Author Archive for Lucina

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Thai red prawn curry

Thai red prawn curry

Thai red prawn curry

Hello hello hello and welcome back to me (and to messing about in the kitchen). I confess that not much experimentation has been going on in the last month or so.  What a lazy so and so. In my defence this is mainly due to the fact that I was in Italy for 2 weeks. When I get back from my holidays I am always out of the swing for a little while. This doesn’t mean I am not doing any cooking, you understand, but I tend to opt for the tried and tested. Anyway, enough trying to justify myself. And what’s wrong with being a bit lazy in the kitchen, now and again?. 😉 This recipe comes from the Jamie Oliver’s 30 minutes meals recipe book which I must admit, I haven’t used all that much. Anyway I was astounded by how good this curry tasted and how easy it was to make. I thoroughly recommend it. I slightly adapted it. For example in the original recipe Jamie uses two different types of prawns: the bog standard ready cooked ones and some raw ones. Well, bollocks to that. Too complicated! I went for the easy ready cooked option and ignored the raw ones, which incidentally made the recipe even easier. Also Jamie cooks sugar snap peas in the curry. I chose to serve them separately, hence they are omitted from the recipe. Continue reading ‘Thai red prawn curry’

Bunet

bunet

bunet

What a peculiar name, isn’t it? Well…in actual fact the name is not even Italian but comes from the Piedmont region of Italy. This is a well known, traditional dessert that they make over there. My parents  are both from Turin, the regional capital of Piemonte, so I thought it would be a good idea to blog it and rediscover my roots, so to speak. Candida has already blogged it, but in Italian, under the name of budinasso. My ingredients are slightly different, albeit the no faff preparation comes from her. There are many different recipes out there. I kind of had a look and did a medley. But, silly me,  I haven’t yet explained what a bunet is. Essentially it’s a big creme caramel enriched with amaretto biscuits, cocoa powder and a bit of liqueur. It’s utterly delicious and dead simple to make. Also not too rich, which I like. I’ve already made it twice since Easter (one was made FOR Easter). The truth is that when I made it the first time round  I had a minor misdemeanour as I totally burnt the caramel (you basically have to watch it like a hawk. One second is golden and ready, the next burnt and fit for the bin!). I had to start over. Anyway, once I mastered the caramel making the rest was a synch. The good thing about it is that you can make it well in advance, as it has to rest in the fridge for a good few hours before being served. In fact you can easily make it the day before you need it. Continue reading ‘Bunet’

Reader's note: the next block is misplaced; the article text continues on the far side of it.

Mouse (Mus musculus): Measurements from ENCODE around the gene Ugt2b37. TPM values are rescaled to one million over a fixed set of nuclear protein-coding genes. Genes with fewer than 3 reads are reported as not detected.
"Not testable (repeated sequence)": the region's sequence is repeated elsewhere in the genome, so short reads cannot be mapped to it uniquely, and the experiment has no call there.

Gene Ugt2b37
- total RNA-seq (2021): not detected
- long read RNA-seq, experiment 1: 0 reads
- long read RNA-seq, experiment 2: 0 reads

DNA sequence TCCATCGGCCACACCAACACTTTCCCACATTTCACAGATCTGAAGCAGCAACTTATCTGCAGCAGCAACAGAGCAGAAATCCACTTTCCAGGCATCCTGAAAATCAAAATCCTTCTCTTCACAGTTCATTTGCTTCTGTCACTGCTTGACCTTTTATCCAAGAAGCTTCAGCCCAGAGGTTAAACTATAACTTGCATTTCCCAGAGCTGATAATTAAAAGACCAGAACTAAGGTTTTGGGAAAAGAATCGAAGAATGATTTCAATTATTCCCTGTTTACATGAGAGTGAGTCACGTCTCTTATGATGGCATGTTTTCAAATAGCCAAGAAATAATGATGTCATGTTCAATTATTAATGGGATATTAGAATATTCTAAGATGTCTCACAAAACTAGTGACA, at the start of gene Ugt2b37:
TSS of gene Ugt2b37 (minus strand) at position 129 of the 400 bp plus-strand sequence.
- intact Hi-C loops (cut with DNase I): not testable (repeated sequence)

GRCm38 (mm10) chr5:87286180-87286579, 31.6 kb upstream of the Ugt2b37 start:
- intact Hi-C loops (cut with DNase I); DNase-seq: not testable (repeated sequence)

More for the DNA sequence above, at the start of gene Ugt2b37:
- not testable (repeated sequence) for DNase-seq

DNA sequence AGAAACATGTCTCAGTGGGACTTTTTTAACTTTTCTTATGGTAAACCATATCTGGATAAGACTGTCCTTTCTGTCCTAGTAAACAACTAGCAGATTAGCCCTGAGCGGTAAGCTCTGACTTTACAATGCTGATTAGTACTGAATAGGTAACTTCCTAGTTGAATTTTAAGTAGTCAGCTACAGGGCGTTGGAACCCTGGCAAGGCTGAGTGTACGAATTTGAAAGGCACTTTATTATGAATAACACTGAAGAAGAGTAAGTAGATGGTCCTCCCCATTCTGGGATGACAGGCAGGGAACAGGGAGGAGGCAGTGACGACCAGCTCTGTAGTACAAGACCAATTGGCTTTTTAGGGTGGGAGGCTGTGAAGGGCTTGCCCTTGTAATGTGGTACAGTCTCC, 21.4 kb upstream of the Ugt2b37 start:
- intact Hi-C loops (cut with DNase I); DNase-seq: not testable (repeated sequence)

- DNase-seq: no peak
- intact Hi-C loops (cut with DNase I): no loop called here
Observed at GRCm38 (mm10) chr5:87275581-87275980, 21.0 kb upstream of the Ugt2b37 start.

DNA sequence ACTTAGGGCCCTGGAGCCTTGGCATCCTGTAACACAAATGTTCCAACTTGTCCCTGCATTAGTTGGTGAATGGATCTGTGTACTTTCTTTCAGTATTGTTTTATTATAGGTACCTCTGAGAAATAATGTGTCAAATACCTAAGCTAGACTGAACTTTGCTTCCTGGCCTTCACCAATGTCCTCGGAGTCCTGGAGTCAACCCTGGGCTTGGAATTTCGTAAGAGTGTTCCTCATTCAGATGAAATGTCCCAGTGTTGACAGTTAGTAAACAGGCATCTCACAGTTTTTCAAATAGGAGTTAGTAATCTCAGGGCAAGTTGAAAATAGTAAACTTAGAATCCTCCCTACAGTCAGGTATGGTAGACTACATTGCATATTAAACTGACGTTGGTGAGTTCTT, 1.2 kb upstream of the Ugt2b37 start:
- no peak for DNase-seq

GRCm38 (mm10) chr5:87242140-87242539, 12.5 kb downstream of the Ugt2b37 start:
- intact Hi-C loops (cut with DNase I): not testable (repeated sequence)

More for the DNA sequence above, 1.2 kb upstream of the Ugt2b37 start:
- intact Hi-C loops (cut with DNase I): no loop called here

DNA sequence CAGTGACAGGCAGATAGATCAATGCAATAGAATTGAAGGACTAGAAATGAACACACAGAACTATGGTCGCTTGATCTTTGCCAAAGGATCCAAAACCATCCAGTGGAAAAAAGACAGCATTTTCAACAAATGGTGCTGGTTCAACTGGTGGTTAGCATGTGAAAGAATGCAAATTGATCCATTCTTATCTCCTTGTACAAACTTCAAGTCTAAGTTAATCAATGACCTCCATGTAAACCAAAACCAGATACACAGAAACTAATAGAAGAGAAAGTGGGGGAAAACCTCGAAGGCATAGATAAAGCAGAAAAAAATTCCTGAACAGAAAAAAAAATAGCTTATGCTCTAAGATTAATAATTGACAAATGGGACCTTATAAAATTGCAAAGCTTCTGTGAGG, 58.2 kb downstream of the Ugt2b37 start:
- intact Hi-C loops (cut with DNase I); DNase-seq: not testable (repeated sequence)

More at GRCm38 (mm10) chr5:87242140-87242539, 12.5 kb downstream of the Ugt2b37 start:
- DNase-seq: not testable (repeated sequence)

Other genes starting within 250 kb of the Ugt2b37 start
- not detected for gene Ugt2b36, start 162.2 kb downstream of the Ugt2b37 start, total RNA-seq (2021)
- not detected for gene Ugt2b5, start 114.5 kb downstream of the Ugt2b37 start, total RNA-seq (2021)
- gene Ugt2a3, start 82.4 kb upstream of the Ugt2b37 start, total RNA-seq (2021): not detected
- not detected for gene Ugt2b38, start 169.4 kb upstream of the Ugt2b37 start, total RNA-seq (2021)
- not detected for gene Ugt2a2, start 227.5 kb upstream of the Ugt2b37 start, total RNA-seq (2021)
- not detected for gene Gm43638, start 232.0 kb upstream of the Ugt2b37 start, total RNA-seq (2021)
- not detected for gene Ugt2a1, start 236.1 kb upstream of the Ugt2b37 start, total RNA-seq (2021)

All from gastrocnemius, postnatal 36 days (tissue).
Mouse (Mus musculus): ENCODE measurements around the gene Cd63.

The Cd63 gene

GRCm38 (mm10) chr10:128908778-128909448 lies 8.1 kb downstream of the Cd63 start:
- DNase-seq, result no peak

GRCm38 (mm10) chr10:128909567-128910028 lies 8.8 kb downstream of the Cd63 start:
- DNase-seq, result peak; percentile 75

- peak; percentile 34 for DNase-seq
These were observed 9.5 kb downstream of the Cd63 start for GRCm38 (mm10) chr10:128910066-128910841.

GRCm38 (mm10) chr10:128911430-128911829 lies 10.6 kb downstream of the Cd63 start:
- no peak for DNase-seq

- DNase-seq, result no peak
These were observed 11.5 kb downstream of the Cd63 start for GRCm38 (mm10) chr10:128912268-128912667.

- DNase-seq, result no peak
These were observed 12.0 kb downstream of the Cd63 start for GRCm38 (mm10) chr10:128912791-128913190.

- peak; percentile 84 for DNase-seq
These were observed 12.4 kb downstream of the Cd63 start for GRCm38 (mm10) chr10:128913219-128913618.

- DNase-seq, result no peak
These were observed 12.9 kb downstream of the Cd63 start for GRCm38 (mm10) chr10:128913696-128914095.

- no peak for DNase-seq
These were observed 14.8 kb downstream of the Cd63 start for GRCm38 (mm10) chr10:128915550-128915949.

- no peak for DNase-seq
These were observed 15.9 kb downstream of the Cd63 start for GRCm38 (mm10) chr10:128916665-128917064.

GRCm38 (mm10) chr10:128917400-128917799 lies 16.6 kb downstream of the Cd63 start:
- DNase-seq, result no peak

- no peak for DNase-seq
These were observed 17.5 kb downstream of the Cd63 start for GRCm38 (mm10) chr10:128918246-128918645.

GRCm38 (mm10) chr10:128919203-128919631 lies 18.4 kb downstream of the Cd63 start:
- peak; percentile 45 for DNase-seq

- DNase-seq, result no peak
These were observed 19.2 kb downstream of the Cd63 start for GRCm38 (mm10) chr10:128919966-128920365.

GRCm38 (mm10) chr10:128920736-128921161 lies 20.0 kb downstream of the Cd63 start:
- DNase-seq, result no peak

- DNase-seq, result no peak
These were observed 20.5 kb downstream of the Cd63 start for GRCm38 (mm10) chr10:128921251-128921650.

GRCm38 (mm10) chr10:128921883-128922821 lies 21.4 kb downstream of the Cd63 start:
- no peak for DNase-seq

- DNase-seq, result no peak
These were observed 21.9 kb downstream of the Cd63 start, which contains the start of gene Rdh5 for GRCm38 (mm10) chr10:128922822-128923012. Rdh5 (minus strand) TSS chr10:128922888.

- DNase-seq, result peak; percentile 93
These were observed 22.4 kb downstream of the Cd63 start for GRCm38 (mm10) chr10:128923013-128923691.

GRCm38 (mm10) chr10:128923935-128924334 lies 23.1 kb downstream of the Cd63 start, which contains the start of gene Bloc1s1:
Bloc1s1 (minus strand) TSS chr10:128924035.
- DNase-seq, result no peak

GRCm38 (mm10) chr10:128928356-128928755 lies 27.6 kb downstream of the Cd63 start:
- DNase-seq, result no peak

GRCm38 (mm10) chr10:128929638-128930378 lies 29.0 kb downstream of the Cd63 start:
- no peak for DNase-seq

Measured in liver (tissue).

Victoria sponge cake

Victoria sponge cake

                       Victoria sponge cake

Hello everyone and sorry for the disappearing act but I fell victim to the most vicious flu I have ever had in my life. Loads of my students had it and I have got to admit I wasn’t overly sympathetic with them…until I got it myself, of course! It took me nearly 3 weeks to feel human again! Next year: vaccine here I come. But enough of my state of health. What I am blogging today is a classic of English baking: A Victoria sandwich cake, which is basically a plain sponge cake filled with buttercream and raspberry or strawberry jam.  Every tea room will have one on sale. It is that common. And yet I had never actually made one until just over a week ago when my husband, who is very partial to it, kindly requested one on his birthday. How could I refuse? Plus it is not a particularly difficult cake to make. The only “complication” is that you have to bake two cakes of the same diameter. I have got to say I really enjoyed it. In truth I prefer more simple types of cakes. The recipe is taken from Felicity Cloake’ s Guardian column . Continue reading ‘Victoria sponge cake’